SALT LAKE CITY — Imagine if the Utah Jazz were still alive in this season’s NBA playoffs, last weekend playing a home game in the Western Conference finals.
The city and extended area would have been alive, so to speak, bringing together different groups engaged in passionately rooting for their favorite team. In our community, regardless of origin, in relation to sports the Jazz are the great unifier.
In a perfect world, if the Jazz were still vying for an NBA championship, maybe the scene in downtown last Saturday night would have played out differently. Instead, in light of peaceful protests, part of the evening turned ugly on many different levels.
We live in anything but a perfect world. This much is obvious.
Justifiably outraged at the death of George Floyd literally at the knee of a Minnesota police officer, protests occurred throughout the country over racism and brutality against African Americans. Some of those protests turned violent in the streets, as fires raged and looters ransacked businesses.
Here we are, again, attempting to find common ground and understanding. Maybe sports can play a small part.
“Sports is really the unifying cause. It is really only one of the places where regardless of your race, regardless of your sex, when you talk women’s sports also, where you can put all those different people in a locker room and they learn to get along,” said Utah receivers coach Guy Holliday in an interview on The Zone Sports Network.
“They learn because they’re fighting for one cause. Now, they all live their separate lives, which we understand, but there’s a point where I am my brother’s keeper, I am my sister’s keeper.”
Seven weeks ago, in this space, I wrote a column centered on the viewpoint that sports mattered more than ever as the country and the world grappled with the coronavirus. The point was sports, particularly on television at the professional and college level, provide, at the least, a welcomed distraction from the daily realities of life.
As expected, based on 35 years of experience in the media, there was plenty of push back. Opinion pieces, as they are designed to do, generate varied perspectives and a wide spectrum of emotions.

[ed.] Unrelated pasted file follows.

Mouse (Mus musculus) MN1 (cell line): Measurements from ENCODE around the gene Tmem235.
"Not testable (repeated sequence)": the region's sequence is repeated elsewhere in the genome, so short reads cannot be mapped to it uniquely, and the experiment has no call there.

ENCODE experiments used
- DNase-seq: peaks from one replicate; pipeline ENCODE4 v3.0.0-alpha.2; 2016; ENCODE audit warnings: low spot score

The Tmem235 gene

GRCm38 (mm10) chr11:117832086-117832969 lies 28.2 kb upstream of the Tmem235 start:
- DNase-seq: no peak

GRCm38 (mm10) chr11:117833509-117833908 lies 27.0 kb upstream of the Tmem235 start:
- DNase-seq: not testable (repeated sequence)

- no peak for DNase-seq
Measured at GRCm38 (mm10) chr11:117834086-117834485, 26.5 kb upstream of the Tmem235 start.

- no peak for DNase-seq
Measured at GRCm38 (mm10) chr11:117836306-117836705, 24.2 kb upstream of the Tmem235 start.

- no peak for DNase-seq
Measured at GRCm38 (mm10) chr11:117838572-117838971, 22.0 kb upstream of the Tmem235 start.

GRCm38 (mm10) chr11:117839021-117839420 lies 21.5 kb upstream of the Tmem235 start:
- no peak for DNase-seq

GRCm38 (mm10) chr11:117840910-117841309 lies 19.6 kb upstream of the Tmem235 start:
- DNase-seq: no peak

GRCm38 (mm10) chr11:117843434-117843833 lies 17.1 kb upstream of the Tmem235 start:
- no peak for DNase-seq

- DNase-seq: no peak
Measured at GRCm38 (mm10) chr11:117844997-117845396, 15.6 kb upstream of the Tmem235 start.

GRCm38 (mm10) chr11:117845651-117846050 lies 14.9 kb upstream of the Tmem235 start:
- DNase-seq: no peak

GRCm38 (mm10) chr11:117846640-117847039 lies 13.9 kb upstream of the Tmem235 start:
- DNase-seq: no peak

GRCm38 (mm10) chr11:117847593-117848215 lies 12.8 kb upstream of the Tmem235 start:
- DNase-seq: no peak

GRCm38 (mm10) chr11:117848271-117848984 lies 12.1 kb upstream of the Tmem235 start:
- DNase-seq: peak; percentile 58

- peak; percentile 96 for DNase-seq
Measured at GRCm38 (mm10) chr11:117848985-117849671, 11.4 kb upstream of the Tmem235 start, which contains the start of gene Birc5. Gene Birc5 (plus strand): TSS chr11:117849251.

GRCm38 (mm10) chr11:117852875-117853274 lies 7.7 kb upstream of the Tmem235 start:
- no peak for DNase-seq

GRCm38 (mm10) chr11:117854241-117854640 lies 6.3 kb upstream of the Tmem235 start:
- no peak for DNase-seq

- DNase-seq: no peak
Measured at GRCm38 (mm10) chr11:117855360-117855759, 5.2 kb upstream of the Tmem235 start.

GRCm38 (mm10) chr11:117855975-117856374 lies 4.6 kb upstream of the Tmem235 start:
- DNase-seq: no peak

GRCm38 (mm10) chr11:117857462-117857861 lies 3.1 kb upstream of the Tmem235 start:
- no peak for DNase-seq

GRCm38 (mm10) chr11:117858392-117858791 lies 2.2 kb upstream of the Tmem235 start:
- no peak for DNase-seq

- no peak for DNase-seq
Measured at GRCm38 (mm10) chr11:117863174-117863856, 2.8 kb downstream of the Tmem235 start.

Many of the responses stated that sports during a pandemic are rendered virtually meaningless. In the bigger picture, they argued, nobody needs games to survive.
As predictable as the feedback was, many missed the point. Even compared to only two months ago, our society desperately needs sports back at all levels.
Draw away from the results of sports, leaving behind the outcomes of the games. Winning and losing is not the issue, as it was never intended.
In addition to the entertainment value, sports offer an insight on bringing different groups together. Successful teams usually feature players from diverse backgrounds, often from around the world, intent on achieving the same goal.
“Those qualities that we learn as small children growing up in our homes or churches or whatever, those are the things that are missing in our world right now. It is problematic and it is painful to see the insensitivity toward others of color or gender or whatever it is,” former BYU basketball coach Steve Cleveland said on The Zone Sports Network.
“The one thing that sports do, no matter what color they are, whatever their background is, whatever their economic (or) financial situation is, they’re together. That’s always been there.”
Athletes also take on the roles of idols, especially among youth, and as such can hold a heavy amount of adoration. Used properly, these figures have the awesome opportunity to influence for the benefit of us all.
Even if we disagree, responsible points of view can cause us to look beyond ourselves.
“I do believe that sport is a good thing, but it can’t be just to get our mind off of it. They have to have a voice. I think our athletes and our coaches and community leaders have to have a voice in this, and it needs to be heard. I think that offends some people; they get uncomfortable with that,” Cleveland said.
“Hey, we’re way past getting uncomfortable. We’ve been mistreating people in this country for a long, long time. Who do young people look to — they look to their athletes, they look to people that are in the public eye. When someone can get in the public eye and speak intelligently about how we should treat each other, I think that’s a really, really good thing."